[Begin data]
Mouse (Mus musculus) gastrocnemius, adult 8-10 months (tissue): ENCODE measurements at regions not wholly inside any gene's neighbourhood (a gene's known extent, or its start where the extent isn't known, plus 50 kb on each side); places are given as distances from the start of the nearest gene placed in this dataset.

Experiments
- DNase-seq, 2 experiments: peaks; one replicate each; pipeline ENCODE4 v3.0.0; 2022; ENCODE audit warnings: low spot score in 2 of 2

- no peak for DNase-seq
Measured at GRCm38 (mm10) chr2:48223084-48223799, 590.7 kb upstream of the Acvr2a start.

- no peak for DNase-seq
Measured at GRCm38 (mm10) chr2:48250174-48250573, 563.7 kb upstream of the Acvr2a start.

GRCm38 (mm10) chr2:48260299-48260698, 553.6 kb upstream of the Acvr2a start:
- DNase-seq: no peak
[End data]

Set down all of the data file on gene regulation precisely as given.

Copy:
Mouse (Mus musculus) gastrocnemius, adult 8-10 months (tissue): ENCODE measurements at regions not wholly inside any gene's neighbourhood (a gene's known extent, or its start where the extent isn't known, plus 50 kb on each side); places are given as distances from the start of the nearest gene placed in this dataset.

Experiments
- DNase-seq, 2 experiments: peaks; one replicate each; pipeline ENCODE4 v3.0.0; 2022; ENCODE audit warnings: low spot score in 2 of 2

- no peak for DNase-seq
Measured at GRCm38 (mm10) chr2:48223084-48223799, 590.7 kb upstream of the Acvr2a start.

- no peak for DNase-seq
Measured at GRCm38 (mm10) chr2:48250174-48250573, 563.7 kb upstream of the Acvr2a start.

GRCm38 (mm10) chr2:48260299-48260698, 553.6 kb upstream of the Acvr2a start:
- DNase-seq: no peak